Author: Vieten C1, Wahbeh H1,2, Cahn BR3, MacLean K4, Estrada M5, Mills P6, Murphy M7, Shapiro S8, Radin D1, Josipovic Z9, Presti DE10, Sapiro M1, Chozen Bays J11, Russell P1, Vago D12, Travis F13, Walsh R14, Delorme A1,6
1Research Department, Institute of Noetic Sciences, Petaluma, California, United States of America.
2Department of Neurology, Oregon Health & Science University, Portland, Oregon, United States of America.
3Department of Psychiatry, University of Southern California, Los Angeles, California, United States of America.
4Center for Optimal Living, New York, New York, United States of America.
5Institute for Health and Aging, School of Nursing, University of California, San Francisco, San Francisco, California, United States of America.
6Department of Family Medicine and Public Health, University of California, San Diego, San Diego, California, United States of America.
7Center for Theory and Research, Esalen Institute, Big Sur, California, United States of America.
8Department of Counseling Psychology, Santa Clara University, Santa Clara, California, United States of America.
9Department of Psychology, New York University and Nonduality Institute, New York, New York, United States of America.
10Department of Molecular and Cell Biology, University of California, Berkeley, California, United States of America.
11Randall Children's Hospital, Portland, Oregon, United States of America.
12Osher Center for Integrative Medicine, Vanderbilt University Medical Center, Nashville, Tennessee, United States of America.
13Center for Brain, Consciousness and Cognition, Maharishi University of Management, Fairfield, Iowa, United States of America.
14School of Medicine, University of California, Irvine, California, United States of America.
Conference/Journal: PLoS One.
Date published: 2018 Nov 7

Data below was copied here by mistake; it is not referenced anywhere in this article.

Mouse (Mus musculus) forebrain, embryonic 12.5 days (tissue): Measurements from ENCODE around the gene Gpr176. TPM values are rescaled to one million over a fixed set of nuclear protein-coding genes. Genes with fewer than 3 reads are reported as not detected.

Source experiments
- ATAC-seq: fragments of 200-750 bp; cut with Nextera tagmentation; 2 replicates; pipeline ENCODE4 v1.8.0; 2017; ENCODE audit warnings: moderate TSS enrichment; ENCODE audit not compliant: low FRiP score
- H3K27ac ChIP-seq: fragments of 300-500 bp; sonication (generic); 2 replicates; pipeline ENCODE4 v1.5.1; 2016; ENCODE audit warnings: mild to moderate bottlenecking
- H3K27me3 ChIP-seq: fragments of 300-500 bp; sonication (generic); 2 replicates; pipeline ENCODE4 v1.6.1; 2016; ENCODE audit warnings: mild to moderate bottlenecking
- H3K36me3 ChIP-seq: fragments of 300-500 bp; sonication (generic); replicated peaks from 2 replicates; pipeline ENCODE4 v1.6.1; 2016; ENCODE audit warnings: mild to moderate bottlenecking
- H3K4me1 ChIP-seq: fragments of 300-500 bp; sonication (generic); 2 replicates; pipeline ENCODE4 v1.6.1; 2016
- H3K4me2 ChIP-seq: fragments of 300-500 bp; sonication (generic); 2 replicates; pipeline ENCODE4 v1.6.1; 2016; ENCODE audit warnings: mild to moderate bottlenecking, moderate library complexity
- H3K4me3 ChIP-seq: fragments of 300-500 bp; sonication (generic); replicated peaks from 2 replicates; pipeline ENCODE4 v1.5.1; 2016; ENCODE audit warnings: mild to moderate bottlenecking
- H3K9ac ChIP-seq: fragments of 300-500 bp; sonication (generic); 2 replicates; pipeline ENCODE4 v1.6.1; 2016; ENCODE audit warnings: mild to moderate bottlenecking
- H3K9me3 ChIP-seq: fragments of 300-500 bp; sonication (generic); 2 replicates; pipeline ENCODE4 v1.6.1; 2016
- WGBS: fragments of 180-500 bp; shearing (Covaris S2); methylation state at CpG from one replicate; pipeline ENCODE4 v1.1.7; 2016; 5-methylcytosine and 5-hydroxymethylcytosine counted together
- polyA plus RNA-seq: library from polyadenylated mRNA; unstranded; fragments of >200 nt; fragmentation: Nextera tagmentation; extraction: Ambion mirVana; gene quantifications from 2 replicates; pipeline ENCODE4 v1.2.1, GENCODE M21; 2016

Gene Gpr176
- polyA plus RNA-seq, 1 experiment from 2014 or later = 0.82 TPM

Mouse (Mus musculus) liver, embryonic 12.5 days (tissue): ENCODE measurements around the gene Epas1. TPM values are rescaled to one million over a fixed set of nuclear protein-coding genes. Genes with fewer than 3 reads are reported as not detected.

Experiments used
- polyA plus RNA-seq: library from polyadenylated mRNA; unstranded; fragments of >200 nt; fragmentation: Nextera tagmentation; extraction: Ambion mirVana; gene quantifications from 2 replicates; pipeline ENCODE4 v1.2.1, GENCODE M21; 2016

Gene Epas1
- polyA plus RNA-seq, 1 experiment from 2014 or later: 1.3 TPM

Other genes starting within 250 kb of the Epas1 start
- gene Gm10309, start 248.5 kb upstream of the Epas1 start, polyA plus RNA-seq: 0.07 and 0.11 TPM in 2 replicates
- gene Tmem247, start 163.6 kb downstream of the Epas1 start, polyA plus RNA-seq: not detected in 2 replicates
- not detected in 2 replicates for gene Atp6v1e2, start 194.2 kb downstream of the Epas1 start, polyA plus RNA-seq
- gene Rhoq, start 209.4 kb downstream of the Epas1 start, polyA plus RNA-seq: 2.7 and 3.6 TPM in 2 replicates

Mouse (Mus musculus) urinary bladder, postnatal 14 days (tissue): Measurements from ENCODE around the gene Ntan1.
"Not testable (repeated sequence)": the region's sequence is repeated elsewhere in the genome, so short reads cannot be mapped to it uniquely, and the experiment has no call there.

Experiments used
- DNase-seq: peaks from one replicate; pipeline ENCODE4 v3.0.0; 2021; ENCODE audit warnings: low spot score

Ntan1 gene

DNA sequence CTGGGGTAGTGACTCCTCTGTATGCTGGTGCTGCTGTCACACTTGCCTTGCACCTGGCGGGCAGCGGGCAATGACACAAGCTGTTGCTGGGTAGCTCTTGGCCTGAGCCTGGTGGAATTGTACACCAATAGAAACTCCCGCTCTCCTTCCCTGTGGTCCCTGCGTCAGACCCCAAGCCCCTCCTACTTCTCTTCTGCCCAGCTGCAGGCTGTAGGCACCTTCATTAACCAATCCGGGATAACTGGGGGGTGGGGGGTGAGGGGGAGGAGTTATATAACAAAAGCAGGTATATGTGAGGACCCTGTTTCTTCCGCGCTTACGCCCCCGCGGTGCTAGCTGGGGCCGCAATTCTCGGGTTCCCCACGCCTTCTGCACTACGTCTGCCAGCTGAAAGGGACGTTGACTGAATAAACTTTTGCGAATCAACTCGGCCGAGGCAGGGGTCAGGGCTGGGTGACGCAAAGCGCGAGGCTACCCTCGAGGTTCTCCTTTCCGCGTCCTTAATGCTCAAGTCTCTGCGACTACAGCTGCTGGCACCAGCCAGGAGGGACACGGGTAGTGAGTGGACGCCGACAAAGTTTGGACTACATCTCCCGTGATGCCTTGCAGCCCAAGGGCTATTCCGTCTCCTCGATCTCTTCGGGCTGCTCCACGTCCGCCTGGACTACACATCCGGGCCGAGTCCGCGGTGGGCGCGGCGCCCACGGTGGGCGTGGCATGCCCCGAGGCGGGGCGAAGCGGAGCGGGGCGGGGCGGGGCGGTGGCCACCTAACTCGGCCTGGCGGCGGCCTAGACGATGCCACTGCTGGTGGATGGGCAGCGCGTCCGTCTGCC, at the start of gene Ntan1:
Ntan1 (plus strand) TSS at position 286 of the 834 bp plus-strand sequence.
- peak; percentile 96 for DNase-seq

Other: Volume ID: 13 , Issue ID: 11 , Pages: e0205740 , Special Notes: doi: 10.1371/journal.pone.0205740. eCollection 2018. , Word Count: 261
The science of meditation has grown tremendously in the last two decades. Most studies have focused on evaluating the clinical effectiveness of mindfulness-based interventions, neural and other physiological correlates of meditation, and individual cognitive and emotional aspects of meditation. Far less research has been conducted on more challenging domains to measure, such as group and relational, transpersonal and mystical, and difficult aspects of meditation; anomalous or extraordinary phenomena related to meditation; and post-conventional stages of development associated with meditation. However, these components of meditation may be crucial to people's psychological and spiritual development, could represent important mediators and/or mechanisms by which meditation confers benefits, and could themselves be important outcomes of meditation practices. In addition, since large numbers of novices are being introduced to meditation, it is helpful to investigate experiences they may encounter that are not well understood. Over the last four years, a task force of meditation researchers and teachers met regularly to develop recommendations for expanding the current meditation research field to include these important yet often neglected topics. These meetings led to a cross-sectional online survey to investigate the prevalence of a wide range of experiences in 1120 meditators. Results show that the majority of respondents report having had many of these anomalous and extraordinary experiences. While some of the topics are potentially controversial, they can be subjected to rigorous scientific investigation. These arenas represent largely uncharted scientific terrain and provide excellent opportunities for both new and experienced researchers. We provide suggestions for future directions, with accompanying online materials to encourage such research.
PMID: 30403693 DOI: 10.1371/journal.pone.0205740